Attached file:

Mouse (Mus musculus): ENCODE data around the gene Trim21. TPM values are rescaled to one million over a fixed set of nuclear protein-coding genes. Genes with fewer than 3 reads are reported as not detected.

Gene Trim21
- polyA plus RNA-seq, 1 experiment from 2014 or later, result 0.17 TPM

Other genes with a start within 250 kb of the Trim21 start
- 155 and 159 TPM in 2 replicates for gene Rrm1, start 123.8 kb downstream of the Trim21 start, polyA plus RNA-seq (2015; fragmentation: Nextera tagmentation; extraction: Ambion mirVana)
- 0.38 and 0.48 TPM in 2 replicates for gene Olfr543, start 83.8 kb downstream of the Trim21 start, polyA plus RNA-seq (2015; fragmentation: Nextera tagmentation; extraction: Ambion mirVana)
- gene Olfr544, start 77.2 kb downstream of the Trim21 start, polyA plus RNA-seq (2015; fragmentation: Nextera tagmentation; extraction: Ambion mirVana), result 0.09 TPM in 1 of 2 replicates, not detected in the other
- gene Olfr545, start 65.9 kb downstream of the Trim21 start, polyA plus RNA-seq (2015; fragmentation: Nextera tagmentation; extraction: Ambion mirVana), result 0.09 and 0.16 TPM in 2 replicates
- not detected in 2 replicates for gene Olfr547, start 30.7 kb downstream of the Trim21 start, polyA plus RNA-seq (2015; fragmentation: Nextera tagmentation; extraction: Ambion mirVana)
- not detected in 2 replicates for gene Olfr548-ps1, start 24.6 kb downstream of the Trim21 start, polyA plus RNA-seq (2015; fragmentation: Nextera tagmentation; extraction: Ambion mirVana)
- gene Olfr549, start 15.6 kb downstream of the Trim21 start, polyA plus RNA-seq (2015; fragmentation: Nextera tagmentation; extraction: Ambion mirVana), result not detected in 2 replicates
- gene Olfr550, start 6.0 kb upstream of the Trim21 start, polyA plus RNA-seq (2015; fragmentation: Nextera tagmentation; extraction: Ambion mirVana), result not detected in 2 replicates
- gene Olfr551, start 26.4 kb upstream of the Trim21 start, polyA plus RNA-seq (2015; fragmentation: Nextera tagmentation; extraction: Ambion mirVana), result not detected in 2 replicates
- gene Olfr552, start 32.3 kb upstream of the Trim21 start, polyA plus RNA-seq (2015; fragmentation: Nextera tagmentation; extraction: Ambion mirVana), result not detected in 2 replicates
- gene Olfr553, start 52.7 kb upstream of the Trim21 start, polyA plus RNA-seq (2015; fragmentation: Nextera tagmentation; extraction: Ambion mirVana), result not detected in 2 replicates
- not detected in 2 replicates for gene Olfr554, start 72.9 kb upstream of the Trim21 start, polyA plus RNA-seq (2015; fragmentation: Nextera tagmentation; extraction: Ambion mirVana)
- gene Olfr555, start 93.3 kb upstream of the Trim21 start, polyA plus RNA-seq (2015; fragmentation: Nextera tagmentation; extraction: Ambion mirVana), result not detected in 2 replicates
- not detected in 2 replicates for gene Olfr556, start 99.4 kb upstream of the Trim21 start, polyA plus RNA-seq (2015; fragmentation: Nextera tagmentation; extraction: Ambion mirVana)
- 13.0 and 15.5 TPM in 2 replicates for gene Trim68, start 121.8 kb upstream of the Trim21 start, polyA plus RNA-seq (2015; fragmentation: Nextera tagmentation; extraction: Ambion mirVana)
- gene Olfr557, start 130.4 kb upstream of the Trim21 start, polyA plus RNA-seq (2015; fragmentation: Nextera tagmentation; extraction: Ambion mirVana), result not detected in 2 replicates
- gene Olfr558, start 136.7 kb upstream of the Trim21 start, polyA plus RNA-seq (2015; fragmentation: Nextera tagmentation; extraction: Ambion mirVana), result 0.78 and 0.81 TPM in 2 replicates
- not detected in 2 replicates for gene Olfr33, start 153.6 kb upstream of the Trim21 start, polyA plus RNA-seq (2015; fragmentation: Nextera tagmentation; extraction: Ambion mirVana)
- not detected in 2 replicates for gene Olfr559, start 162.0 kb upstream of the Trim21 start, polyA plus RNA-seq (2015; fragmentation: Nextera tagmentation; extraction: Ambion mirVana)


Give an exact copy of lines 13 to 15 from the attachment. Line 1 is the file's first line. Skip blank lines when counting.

- gene Olfr551, start 26.4 kb upstream of the Trim21 start, polyA plus RNA-seq (2015; fragmentation: Nextera tagmentation; extraction: Ambion mirVana), result not detected in 2 replicates
- gene Olfr552, start 32.3 kb upstream of the Trim21 start, polyA plus RNA-seq (2015; fragmentation: Nextera tagmentation; extraction: Ambion mirVana), result not detected in 2 replicates
- gene Olfr553, start 52.7 kb upstream of the Trim21 start, polyA plus RNA-seq (2015; fragmentation: Nextera tagmentation; extraction: Ambion mirVana), result not detected in 2 replicates